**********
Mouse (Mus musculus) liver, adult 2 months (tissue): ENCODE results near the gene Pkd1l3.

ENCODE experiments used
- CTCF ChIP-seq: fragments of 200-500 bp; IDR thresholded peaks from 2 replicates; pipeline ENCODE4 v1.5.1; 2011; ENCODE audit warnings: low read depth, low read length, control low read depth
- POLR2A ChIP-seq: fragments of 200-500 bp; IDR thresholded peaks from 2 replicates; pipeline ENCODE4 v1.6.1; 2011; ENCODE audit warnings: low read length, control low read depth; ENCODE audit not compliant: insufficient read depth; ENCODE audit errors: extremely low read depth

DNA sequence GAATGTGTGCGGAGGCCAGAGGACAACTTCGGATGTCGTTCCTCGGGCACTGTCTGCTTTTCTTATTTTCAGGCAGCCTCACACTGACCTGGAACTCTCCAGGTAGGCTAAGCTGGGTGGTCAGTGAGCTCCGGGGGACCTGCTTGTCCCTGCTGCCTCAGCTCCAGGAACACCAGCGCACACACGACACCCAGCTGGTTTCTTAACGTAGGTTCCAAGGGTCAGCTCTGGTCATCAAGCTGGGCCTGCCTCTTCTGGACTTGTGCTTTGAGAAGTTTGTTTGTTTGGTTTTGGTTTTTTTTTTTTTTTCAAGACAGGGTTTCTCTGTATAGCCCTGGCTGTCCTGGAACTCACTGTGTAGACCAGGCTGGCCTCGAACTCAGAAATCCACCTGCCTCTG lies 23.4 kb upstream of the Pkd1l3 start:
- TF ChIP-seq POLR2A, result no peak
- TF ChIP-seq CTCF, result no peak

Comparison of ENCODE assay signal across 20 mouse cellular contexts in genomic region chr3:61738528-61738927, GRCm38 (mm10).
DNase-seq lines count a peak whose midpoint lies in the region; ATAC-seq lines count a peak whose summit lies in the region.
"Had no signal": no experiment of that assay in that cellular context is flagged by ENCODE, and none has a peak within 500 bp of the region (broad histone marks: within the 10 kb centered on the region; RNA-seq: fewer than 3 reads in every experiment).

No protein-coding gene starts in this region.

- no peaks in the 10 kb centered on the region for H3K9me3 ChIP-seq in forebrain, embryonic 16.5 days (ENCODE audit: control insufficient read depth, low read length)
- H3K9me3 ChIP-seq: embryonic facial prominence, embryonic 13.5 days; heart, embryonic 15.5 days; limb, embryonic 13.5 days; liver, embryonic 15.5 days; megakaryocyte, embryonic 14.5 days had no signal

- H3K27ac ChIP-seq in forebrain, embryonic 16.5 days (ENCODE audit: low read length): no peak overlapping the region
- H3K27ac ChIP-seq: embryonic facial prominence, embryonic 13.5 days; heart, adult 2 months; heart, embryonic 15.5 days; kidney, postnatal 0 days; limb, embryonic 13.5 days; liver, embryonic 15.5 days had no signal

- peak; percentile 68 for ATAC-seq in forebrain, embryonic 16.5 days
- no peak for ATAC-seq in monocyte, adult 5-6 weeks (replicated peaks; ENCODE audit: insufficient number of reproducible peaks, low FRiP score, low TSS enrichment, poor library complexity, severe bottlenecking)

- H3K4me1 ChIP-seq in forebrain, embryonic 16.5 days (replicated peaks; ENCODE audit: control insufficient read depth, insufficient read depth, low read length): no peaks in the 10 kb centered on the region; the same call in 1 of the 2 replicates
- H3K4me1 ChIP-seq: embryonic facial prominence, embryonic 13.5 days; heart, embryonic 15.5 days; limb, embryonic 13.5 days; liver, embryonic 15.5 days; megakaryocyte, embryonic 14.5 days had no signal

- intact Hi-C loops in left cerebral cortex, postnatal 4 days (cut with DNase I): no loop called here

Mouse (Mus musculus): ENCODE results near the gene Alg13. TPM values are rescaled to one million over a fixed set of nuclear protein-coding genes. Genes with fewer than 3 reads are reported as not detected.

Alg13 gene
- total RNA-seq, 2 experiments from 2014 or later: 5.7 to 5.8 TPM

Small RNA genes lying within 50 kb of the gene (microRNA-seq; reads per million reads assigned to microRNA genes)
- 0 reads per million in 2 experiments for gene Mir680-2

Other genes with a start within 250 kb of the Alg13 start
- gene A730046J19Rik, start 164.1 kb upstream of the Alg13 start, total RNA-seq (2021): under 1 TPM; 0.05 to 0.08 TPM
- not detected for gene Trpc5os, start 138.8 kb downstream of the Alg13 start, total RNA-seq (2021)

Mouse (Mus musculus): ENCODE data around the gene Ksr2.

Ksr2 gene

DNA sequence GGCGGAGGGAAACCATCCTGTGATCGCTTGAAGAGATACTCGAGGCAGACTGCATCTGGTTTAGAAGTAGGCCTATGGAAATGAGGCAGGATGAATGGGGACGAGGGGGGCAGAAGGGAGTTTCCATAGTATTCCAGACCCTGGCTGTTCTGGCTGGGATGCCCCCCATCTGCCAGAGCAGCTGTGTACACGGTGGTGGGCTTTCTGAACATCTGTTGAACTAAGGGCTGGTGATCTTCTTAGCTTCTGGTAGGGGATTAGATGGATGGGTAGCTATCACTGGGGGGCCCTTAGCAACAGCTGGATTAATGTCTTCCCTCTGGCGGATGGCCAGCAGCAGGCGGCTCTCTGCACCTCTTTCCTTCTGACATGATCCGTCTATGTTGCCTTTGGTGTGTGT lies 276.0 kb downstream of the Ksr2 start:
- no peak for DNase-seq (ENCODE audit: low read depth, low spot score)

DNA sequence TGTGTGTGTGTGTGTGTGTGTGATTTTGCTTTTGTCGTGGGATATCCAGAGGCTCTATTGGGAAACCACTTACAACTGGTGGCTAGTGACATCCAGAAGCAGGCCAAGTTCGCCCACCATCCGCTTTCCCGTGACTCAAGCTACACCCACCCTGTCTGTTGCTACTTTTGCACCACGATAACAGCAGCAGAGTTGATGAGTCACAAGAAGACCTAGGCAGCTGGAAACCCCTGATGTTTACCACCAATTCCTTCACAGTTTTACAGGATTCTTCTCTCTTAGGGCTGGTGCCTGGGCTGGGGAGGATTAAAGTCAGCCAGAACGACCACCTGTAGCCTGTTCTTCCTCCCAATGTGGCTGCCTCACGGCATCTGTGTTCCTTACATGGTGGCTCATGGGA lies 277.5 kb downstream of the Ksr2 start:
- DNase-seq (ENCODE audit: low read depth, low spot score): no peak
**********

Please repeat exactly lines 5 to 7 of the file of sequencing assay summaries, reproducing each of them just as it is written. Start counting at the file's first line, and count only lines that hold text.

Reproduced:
DNA sequence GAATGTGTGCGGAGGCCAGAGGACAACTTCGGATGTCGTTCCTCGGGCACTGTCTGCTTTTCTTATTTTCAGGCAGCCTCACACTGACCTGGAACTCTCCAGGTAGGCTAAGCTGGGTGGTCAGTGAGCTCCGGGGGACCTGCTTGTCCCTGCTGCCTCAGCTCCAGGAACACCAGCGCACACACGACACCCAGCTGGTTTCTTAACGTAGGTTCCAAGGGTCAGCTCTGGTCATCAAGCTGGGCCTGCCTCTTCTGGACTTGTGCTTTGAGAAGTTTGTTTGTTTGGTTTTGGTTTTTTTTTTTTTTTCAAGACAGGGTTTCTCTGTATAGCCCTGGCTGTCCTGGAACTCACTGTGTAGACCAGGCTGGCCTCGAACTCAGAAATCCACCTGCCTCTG lies 23.4 kb upstream of the Pkd1l3 start:
- TF ChIP-seq POLR2A, result no peak
- TF ChIP-seq CTCF, result no peak